When out in the middle of the woods, where your feet are your only mode of travel, I have a motto. Maybe it was originally someone else’s motto, but I think it was one day in the Porcupine Mtns. that I thought of it, and now whenever hiking, I repeat it to myself quite often. “Every step is a (potential) risk.” When you’re miles in, and no one really knows exactly where you are, what you’re doing, and whether or not you’ve actually made it to where you said you’d be, or if you’ve fallen over the edge of a cliff after the very first mile of your hike, every step matters. It seems to be part of a heightened paranoia about pretty much everything that comes with backpacking. Whether it’s bears, lightening, hypothermia, or whatever, in my opinion there are different dangers that you should really be aware of, paranoia or not!
This afternoon, we had a new enemy – the trees. Well, not an entirely new enemy. We had read stories before about rotten trees falling in the middle of the night, killing campers sleeping soundly in their tent. Now we always check our sites for anything suspicious looking. In fact, just the other night, at Moskey Basin, we set up camp at the last available spot, which unfortunately was under a pretty wicked looking popple. Skinny and taller than anything around. So, with the skies looking like they could bring night time storms, we pulled the picnic table up close to the tent, between it and the potentially offending tree. Stupid? No, kind of smart. Necessary? Not this time. Borderline obsessive/psychotic? Probably.
Today the trees were not planning sneak attacks in the dead of night, but instead were coming at us from all sides! The wind was incredible, whipping them around like blades of grass. The low areas were the worst. They were filled with huge (and many half-dead) birch that just didn’t seem too stable. When the wind would die down, we could hear the branches and debris falling all around us. Many times the wind would come up so strong that we’d stop and wait. We’d look up to make sure nothing was going to fall on our heads, but were instead blinded by the overhead sun. This was the one time we were actually enjoying walking atop the ridges, because we were higher than the trees! We heard a few huge CRACKS during our walk. We knew then that if a tree falls in the forest and no one’s around to hear it, it does make a sound. We might have been there to hear it, but felt like insignificant ants in the vast forests of birch, where you could see forever into the trees.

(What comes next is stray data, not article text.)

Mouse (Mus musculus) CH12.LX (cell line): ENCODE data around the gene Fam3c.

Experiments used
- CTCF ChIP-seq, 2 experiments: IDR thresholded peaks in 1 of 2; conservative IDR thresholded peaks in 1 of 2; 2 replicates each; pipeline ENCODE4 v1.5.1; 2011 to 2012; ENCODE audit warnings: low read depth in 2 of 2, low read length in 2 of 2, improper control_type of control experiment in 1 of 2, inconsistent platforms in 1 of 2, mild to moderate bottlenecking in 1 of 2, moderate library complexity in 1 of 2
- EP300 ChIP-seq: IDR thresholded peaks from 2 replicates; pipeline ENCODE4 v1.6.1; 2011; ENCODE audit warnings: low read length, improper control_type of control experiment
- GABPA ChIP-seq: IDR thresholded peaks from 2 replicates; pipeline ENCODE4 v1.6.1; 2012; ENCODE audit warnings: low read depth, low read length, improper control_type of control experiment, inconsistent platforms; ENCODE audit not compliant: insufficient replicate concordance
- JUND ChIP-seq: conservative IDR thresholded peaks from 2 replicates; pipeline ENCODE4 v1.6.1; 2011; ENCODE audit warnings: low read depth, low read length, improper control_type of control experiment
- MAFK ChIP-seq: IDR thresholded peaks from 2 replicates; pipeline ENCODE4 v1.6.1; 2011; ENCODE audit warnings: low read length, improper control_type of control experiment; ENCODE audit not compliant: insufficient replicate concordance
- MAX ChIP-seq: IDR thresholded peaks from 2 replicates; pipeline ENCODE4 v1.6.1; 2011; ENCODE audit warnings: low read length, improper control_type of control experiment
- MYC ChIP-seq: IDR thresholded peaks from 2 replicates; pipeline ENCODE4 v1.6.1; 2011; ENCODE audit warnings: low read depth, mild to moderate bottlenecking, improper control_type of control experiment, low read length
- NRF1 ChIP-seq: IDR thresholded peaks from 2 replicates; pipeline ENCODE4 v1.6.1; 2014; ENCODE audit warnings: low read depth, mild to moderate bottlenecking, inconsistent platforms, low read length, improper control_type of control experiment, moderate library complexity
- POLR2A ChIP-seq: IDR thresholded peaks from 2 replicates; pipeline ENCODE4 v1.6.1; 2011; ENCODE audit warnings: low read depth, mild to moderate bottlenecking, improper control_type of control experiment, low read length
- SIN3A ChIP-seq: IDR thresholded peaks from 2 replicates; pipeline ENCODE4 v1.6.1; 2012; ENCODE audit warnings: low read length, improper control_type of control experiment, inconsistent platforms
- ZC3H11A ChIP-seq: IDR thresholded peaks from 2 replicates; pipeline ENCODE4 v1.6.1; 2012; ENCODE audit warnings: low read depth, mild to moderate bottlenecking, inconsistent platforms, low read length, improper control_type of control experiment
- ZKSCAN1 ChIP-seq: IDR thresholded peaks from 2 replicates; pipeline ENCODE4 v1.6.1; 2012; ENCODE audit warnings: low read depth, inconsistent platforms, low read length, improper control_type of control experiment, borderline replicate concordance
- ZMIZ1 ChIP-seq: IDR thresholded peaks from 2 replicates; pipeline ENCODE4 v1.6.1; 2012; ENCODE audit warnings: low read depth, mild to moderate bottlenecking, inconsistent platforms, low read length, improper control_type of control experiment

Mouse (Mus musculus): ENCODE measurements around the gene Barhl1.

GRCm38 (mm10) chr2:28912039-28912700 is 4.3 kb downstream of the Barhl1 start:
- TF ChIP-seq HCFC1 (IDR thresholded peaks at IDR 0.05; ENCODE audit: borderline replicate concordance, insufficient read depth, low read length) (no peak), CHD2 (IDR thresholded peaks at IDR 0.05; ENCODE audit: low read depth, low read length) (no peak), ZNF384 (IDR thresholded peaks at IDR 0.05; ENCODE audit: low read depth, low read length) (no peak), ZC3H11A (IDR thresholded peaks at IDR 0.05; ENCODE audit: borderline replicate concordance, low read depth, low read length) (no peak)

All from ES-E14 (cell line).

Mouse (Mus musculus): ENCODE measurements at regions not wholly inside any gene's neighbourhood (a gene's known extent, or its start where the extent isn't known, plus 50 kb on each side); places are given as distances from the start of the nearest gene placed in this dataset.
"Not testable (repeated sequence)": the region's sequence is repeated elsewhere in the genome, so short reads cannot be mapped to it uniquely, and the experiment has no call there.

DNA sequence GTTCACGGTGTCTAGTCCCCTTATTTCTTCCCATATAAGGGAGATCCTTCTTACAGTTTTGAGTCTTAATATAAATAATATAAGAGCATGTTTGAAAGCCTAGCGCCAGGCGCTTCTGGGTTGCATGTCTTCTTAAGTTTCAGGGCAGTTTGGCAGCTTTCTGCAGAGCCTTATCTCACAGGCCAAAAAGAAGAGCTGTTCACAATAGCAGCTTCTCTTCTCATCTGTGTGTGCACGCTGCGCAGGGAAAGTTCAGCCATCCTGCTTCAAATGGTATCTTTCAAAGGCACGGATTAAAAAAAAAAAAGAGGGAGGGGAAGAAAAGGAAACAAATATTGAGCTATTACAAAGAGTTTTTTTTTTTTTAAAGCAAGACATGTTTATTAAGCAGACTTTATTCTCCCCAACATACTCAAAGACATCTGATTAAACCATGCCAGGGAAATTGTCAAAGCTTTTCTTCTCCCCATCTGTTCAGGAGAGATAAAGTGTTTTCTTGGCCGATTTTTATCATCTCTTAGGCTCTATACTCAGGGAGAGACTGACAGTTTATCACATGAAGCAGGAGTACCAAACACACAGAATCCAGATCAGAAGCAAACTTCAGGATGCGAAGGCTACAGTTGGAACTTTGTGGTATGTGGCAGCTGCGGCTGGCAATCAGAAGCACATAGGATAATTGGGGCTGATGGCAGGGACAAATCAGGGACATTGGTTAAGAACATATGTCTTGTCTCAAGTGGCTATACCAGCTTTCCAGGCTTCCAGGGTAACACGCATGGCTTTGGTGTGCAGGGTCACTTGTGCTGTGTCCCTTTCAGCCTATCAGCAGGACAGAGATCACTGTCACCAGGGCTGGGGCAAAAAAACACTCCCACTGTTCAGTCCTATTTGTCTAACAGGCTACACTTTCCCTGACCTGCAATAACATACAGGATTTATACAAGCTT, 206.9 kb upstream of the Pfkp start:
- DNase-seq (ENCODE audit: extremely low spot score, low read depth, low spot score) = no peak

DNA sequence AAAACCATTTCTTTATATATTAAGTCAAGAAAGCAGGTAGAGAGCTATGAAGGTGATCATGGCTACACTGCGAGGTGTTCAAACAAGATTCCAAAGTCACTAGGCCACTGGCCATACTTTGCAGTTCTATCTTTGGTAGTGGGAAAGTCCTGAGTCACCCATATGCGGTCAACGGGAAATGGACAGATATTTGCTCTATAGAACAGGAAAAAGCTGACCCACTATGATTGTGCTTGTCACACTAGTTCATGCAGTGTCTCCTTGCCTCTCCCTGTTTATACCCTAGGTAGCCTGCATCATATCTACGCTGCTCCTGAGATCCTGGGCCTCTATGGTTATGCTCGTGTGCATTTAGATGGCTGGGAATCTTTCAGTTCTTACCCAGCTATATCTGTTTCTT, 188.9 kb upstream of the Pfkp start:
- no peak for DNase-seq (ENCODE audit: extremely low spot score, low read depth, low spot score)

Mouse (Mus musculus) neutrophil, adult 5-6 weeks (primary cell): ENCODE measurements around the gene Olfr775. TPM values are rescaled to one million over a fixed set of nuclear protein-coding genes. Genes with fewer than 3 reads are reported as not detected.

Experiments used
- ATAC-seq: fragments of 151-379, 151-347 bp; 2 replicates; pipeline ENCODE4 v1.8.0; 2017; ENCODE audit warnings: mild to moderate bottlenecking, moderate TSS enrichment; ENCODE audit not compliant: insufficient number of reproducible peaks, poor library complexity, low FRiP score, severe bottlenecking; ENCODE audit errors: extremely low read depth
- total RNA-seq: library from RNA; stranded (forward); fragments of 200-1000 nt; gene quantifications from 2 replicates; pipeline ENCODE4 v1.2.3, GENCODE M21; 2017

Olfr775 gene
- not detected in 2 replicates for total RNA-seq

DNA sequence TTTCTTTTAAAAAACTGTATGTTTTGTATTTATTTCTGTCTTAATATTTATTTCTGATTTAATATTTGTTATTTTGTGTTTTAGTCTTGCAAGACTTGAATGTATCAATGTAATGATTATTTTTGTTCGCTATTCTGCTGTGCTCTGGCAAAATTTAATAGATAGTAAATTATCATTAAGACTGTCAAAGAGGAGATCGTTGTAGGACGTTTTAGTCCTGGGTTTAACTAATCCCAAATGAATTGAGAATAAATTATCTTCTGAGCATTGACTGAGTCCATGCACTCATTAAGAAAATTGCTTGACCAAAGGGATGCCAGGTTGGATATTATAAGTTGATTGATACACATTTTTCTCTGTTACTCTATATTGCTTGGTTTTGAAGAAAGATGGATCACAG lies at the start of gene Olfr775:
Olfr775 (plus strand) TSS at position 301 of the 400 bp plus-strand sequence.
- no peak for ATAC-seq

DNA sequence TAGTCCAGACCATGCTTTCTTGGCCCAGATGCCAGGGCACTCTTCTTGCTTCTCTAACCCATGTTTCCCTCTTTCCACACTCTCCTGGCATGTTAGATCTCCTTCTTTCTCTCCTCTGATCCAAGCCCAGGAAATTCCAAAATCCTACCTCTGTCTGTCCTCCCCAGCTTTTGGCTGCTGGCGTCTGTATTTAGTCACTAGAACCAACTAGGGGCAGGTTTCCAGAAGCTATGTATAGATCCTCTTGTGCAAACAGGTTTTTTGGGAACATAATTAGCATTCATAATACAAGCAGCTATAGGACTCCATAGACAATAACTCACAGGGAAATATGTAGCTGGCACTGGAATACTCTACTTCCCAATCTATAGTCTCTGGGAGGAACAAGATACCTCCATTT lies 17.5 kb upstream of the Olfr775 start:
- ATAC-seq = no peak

Eventually we began a half-mile gradual descent into Little Todd Harbor, and it wasn’t long before we could hear the familiar roar of Superior.